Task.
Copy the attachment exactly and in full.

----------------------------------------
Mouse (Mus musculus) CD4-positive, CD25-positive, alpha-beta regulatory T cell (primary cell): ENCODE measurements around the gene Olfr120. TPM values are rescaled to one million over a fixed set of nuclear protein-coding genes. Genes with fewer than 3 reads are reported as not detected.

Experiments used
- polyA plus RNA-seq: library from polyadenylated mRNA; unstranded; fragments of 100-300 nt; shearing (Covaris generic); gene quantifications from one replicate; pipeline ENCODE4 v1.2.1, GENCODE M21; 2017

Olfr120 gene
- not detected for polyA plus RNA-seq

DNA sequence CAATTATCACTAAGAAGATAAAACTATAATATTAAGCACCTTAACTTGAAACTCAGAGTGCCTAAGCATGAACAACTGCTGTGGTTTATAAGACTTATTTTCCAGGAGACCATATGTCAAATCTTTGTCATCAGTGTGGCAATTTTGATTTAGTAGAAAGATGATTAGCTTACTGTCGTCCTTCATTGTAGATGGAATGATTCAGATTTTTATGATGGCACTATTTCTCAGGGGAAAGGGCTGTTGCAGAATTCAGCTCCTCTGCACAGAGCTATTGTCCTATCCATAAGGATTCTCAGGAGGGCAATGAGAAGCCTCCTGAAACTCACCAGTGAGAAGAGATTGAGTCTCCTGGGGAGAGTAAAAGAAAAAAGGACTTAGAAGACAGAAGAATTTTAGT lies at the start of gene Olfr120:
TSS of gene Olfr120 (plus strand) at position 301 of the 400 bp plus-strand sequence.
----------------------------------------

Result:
Mouse (Mus musculus) CD4-positive, CD25-positive, alpha-beta regulatory T cell (primary cell): ENCODE measurements around the gene Olfr120. TPM values are rescaled to one million over a fixed set of nuclear protein-coding genes. Genes with fewer than 3 reads are reported as not detected.

Experiments used
- polyA plus RNA-seq: library from polyadenylated mRNA; unstranded; fragments of 100-300 nt; shearing (Covaris generic); gene quantifications from one replicate; pipeline ENCODE4 v1.2.1, GENCODE M21; 2017

Olfr120 gene
- not detected for polyA plus RNA-seq

DNA sequence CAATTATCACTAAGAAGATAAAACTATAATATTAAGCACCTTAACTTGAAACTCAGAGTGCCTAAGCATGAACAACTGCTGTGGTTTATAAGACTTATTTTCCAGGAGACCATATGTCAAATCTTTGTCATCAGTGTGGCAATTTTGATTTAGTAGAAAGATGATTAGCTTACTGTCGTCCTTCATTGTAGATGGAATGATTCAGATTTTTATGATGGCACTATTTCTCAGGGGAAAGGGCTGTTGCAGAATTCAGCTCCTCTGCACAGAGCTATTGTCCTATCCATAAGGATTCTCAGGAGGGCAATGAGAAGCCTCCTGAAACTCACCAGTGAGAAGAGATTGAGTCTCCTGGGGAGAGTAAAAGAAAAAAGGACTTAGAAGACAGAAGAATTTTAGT lies at the start of gene Olfr120:
TSS of gene Olfr120 (plus strand) at position 301 of the 400 bp plus-strand sequence.